Impact Journal Logo

Using faded worked examples in Chemistry to reduce extraneous cognitive load

Written by: Deepika Narula
3 min read
DEEPIKA NARULA, ST ALBANS SCHOOL,UK Worked examples play a vital role between the teacher instruction and independent practice, and serve the purpose of scaffolding for students to experience guided practice. Since learning more about Cognitive Load Theory (CLT), I realised the A-level Chemistry course has many areas where the intrinsic load or the number of elements that must be simultaneously processed in the working memory and their interaction with each other is high (McGill, 2022, p. 70) and if extraneous load could be reduced, learners would not experience cognitive overload. Exploring worked examples seemed a practical way in which to optimise intrinsic load and reduce extraneous load so that the working memory is free to focus on the new knowledge. The Education Endowment Foundation report on metacognition puts guided practice after teacher modelling and before independent practice (EEF, 2018). Oliver Lovell (2020) clarifies that after the teacher has modelled the worked exam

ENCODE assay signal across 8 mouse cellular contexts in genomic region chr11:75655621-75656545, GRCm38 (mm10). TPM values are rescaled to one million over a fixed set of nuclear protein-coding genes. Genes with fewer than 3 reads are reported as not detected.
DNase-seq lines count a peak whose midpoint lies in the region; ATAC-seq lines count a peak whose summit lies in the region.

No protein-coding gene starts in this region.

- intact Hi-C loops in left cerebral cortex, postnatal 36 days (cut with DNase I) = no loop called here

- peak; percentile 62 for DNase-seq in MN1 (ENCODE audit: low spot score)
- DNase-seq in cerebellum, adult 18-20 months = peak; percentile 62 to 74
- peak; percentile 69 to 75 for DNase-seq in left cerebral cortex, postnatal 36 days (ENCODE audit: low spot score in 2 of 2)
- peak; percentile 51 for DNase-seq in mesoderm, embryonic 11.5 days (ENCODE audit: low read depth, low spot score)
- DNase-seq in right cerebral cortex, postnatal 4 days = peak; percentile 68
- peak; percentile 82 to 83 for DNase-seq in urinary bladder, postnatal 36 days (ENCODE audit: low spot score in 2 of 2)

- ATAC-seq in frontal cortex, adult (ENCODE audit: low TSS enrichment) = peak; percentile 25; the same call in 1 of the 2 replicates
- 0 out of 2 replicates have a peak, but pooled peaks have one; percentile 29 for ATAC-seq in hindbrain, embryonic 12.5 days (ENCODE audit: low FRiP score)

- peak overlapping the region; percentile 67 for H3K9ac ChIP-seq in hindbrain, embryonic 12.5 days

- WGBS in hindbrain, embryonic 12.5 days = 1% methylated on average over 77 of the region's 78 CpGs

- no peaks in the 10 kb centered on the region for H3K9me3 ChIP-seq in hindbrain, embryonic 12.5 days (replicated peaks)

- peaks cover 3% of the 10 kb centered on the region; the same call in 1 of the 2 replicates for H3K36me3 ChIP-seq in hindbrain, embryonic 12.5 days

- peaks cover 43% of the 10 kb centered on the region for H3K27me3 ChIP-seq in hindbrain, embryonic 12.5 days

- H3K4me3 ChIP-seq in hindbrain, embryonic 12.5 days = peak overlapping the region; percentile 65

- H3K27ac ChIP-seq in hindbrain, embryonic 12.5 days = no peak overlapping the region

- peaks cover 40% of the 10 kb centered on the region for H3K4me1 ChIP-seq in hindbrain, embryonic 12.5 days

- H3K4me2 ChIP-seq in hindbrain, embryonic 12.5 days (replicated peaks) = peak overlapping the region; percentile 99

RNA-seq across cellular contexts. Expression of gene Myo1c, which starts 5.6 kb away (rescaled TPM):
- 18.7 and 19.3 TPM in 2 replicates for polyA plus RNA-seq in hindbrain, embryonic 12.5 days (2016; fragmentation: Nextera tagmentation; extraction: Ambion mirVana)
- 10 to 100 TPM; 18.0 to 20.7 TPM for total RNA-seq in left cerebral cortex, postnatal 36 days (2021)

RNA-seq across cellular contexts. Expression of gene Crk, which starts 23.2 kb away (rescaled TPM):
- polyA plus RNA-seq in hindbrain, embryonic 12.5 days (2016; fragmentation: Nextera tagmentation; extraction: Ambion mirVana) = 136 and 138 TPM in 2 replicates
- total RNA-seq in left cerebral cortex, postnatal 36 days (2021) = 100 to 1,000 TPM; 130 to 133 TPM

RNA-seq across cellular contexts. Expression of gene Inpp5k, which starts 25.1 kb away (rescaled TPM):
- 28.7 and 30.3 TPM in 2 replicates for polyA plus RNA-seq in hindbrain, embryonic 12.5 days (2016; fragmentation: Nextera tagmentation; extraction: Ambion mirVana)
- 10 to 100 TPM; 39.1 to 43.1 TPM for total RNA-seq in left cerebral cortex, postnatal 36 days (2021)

Join us or sign in now to view the rest of this page

You're viewing this site as a guest, which only allows you to view a limited amount of content.

To view this page and get access to all our resources, join the Chartered College of Teaching (it's free for trainee teachers and half price for NQTs) or log in if you're already a member.

    5 1 vote
    Please Rate this content
    Notify of
    1 Comment
    Newest Most Voted
    Inline Feedbacks
    View all comments
    Shaheer Shaheer Rajput

    insightful and great scaffolding

    From this issue

    Impact Articles on the same themes

    Author(s): Bill Lucas